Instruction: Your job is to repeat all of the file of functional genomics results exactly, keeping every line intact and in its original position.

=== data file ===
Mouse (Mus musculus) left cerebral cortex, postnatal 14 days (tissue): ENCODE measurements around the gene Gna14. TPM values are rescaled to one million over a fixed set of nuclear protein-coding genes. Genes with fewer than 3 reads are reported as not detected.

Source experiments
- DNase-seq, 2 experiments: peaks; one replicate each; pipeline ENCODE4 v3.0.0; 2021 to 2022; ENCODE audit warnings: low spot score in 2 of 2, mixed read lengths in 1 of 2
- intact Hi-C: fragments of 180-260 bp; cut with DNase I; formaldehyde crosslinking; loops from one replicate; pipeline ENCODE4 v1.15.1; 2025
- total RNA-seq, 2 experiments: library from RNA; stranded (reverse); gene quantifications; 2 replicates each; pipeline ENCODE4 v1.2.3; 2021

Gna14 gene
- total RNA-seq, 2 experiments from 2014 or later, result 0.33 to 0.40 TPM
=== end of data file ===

Mouse (Mus musculus) left cerebral cortex, postnatal 14 days (tissue): ENCODE measurements around the gene Gna14. TPM values are rescaled to one million over a fixed set of nuclear protein-coding genes. Genes with fewer than 3 reads are reported as not detected.

Source experiments
- DNase-seq, 2 experiments: peaks; one replicate each; pipeline ENCODE4 v3.0.0; 2021 to 2022; ENCODE audit warnings: low spot score in 2 of 2, mixed read lengths in 1 of 2
- intact Hi-C: fragments of 180-260 bp; cut with DNase I; formaldehyde crosslinking; loops from one replicate; pipeline ENCODE4 v1.15.1; 2025
- total RNA-seq, 2 experiments: library from RNA; stranded (reverse); gene quantifications; 2 replicates each; pipeline ENCODE4 v1.2.3; 2021

Gna14 gene
- total RNA-seq, 2 experiments from 2014 or later, result 0.33 to 0.40 TPM